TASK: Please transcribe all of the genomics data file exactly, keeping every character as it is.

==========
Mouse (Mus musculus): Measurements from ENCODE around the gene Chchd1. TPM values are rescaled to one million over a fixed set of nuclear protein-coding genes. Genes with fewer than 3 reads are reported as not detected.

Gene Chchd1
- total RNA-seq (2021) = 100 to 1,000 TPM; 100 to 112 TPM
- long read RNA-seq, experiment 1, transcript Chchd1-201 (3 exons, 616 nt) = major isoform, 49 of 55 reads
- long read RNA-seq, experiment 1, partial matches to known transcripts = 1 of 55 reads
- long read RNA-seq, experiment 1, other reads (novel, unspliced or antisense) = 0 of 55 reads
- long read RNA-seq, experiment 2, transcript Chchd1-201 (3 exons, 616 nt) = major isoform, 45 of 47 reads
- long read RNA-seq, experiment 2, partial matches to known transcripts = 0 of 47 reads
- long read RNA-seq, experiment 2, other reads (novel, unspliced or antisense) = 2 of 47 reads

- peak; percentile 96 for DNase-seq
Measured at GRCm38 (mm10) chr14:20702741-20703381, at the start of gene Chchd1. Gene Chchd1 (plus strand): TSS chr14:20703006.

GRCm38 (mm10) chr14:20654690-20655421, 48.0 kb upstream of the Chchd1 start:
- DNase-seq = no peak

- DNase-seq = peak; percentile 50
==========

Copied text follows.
Mouse (Mus musculus): Measurements from ENCODE around the gene Chchd1. TPM values are rescaled to one million over a fixed set of nuclear protein-coding genes. Genes with fewer than 3 reads are reported as not detected.

Gene Chchd1
- total RNA-seq (2021) = 100 to 1,000 TPM; 100 to 112 TPM
- long read RNA-seq, experiment 1, transcript Chchd1-201 (3 exons, 616 nt) = major isoform, 49 of 55 reads
- long read RNA-seq, experiment 1, partial matches to known transcripts = 1 of 55 reads
- long read RNA-seq, experiment 1, other reads (novel, unspliced or antisense) = 0 of 55 reads
- long read RNA-seq, experiment 2, transcript Chchd1-201 (3 exons, 616 nt) = major isoform, 45 of 47 reads
- long read RNA-seq, experiment 2, partial matches to known transcripts = 0 of 47 reads
- long read RNA-seq, experiment 2, other reads (novel, unspliced or antisense) = 2 of 47 reads

- peak; percentile 96 for DNase-seq
Measured at GRCm38 (mm10) chr14:20702741-20703381, at the start of gene Chchd1. Gene Chchd1 (plus strand): TSS chr14:20703006.

GRCm38 (mm10) chr14:20654690-20655421, 48.0 kb upstream of the Chchd1 start:
- DNase-seq = no peak

- DNase-seq = peak; percentile 50